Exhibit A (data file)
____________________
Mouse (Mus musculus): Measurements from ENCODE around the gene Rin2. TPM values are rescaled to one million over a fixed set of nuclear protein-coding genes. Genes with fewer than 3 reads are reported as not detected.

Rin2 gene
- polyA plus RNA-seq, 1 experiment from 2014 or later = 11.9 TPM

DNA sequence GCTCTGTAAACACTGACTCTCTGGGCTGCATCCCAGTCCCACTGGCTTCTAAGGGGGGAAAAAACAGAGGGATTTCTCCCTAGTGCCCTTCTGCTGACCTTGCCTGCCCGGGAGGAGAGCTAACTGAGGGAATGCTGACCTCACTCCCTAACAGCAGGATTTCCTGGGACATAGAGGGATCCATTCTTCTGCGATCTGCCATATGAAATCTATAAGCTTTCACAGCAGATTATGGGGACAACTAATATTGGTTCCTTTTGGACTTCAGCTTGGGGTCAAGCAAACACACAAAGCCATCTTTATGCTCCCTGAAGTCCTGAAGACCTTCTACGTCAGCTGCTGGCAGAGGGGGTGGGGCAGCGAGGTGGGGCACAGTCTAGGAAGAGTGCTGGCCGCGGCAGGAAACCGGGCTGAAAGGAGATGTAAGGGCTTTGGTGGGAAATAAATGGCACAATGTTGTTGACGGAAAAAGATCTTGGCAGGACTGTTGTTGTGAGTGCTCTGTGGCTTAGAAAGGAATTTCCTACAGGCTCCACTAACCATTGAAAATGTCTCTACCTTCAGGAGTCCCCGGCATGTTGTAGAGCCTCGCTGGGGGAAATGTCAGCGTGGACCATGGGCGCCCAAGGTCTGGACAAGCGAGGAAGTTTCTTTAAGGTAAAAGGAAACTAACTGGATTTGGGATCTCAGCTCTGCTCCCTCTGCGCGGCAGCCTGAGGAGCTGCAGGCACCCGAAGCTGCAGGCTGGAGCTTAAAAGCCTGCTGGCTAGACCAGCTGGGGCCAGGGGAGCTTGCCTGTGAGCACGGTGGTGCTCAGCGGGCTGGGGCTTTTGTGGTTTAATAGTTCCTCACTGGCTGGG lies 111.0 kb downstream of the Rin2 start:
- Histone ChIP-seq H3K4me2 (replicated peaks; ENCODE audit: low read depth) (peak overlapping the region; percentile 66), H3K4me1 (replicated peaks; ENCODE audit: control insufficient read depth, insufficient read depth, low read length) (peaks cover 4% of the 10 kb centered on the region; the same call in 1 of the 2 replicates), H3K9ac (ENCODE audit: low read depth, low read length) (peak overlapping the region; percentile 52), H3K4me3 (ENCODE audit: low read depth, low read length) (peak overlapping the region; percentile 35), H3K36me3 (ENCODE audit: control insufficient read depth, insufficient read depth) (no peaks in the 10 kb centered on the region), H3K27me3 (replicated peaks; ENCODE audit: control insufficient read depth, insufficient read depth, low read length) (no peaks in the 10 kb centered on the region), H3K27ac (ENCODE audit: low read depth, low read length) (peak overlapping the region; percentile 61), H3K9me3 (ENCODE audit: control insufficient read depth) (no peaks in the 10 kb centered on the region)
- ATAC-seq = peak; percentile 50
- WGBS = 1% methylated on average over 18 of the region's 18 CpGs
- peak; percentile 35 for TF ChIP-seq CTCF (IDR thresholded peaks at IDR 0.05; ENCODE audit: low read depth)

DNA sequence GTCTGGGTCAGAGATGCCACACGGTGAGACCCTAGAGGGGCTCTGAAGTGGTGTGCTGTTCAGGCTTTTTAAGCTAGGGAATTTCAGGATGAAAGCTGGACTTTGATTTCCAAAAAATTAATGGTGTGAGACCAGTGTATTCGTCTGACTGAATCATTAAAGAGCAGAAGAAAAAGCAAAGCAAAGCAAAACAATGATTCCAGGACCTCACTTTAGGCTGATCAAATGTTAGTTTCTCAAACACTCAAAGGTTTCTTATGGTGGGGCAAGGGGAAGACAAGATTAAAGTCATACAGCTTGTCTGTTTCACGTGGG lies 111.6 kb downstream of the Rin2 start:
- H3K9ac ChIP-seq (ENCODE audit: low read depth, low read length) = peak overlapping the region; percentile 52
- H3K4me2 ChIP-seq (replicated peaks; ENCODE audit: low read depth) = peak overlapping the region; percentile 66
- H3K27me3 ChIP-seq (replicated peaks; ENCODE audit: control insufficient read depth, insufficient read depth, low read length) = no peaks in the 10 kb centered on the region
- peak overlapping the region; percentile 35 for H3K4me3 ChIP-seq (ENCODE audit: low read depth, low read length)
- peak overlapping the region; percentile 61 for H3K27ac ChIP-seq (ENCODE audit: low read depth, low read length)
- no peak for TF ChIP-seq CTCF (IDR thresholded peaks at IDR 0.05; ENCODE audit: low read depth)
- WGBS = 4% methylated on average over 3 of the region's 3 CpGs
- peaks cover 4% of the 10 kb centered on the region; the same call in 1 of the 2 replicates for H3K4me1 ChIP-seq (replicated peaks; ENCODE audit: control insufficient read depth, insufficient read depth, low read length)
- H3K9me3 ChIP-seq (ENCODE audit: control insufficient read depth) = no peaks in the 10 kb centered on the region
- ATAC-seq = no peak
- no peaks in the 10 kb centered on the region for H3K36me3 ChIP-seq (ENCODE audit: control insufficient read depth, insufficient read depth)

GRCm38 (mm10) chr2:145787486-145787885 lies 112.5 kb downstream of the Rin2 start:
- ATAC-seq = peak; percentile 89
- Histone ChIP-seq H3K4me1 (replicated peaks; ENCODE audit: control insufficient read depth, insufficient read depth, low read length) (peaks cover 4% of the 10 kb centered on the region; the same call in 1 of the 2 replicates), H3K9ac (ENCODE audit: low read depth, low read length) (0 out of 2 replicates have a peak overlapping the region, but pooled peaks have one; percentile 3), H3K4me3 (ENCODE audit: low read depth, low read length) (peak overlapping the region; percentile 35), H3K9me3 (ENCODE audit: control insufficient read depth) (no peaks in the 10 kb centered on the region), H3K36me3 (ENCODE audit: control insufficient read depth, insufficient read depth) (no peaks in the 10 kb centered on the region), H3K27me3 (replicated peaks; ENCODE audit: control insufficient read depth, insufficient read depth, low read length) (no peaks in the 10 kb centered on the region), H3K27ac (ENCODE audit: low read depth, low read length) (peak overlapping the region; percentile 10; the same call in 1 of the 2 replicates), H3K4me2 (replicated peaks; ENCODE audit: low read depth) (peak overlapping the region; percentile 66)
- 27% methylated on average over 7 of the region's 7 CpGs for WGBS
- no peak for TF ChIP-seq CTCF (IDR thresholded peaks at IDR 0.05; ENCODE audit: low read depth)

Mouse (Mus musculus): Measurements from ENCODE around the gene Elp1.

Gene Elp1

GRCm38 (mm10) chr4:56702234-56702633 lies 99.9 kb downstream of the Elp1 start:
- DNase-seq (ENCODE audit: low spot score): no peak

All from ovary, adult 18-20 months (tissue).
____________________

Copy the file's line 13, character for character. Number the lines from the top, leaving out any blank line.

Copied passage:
- peak overlapping the region; percentile 35 for H3K4me3 ChIP-seq (ENCODE audit: low read depth, low read length)